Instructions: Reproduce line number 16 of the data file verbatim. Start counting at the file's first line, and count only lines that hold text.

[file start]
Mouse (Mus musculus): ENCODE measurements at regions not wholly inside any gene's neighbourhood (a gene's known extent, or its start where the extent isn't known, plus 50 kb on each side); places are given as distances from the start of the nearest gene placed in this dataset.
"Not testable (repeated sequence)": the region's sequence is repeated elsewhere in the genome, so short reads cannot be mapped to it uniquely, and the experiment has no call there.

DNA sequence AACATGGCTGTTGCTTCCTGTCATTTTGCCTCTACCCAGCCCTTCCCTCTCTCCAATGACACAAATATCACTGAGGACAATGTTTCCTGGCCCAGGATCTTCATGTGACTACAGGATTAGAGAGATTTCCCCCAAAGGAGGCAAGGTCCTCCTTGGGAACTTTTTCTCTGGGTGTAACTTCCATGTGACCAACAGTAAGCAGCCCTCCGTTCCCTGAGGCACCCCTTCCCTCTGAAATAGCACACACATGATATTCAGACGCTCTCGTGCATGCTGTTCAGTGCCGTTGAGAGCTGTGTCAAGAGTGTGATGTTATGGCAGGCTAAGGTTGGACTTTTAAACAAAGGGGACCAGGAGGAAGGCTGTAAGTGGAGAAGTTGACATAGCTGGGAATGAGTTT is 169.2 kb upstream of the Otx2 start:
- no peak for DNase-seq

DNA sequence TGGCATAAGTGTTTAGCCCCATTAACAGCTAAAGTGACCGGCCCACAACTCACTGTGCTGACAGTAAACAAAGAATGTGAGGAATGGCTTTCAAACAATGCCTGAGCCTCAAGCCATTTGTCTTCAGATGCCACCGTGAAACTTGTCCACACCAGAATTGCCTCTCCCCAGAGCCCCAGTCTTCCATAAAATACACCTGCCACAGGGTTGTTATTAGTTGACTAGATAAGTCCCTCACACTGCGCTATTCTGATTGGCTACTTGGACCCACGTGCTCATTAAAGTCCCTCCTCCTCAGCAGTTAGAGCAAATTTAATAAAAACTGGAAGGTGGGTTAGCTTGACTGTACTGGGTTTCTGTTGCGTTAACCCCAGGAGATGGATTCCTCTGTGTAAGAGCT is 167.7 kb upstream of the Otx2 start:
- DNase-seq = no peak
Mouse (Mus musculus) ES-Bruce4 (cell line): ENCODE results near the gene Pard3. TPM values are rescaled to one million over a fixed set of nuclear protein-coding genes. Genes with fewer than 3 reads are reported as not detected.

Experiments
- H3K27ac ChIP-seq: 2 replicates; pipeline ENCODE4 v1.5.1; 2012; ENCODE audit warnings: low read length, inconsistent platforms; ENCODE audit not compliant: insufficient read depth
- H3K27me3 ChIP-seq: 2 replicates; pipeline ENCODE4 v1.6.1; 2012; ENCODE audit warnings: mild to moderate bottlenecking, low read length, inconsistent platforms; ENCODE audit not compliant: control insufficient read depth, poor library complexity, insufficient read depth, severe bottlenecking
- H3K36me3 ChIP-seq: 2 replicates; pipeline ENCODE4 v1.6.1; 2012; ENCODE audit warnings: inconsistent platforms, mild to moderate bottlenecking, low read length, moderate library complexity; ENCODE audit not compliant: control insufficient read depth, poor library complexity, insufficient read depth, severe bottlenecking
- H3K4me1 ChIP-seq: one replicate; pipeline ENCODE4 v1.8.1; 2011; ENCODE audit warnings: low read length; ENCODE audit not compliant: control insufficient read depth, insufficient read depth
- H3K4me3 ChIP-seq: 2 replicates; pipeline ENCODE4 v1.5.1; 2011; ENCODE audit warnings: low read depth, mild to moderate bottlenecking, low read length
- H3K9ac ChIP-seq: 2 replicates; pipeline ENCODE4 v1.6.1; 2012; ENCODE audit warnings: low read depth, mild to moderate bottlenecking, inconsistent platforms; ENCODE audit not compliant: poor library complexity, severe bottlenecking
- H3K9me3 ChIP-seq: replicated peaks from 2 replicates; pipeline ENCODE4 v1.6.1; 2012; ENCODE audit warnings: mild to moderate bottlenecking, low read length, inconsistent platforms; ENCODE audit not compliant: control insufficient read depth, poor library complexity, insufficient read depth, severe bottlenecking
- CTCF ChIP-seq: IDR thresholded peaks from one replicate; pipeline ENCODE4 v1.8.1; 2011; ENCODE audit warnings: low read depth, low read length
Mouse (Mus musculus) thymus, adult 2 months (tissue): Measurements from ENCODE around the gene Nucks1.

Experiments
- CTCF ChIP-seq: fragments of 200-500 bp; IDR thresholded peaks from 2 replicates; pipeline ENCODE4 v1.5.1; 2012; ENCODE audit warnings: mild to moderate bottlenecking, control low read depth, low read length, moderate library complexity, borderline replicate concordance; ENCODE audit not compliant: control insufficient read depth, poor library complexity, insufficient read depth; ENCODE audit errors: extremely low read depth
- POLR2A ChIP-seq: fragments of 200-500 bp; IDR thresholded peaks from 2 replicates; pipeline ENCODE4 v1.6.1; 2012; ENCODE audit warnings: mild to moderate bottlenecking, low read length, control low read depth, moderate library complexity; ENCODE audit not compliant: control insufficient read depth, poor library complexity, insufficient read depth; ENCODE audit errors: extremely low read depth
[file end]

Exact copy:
- CTCF ChIP-seq: IDR thresholded peaks from one replicate; pipeline ENCODE4 v1.8.1; 2011; ENCODE audit warnings: low read depth, low read length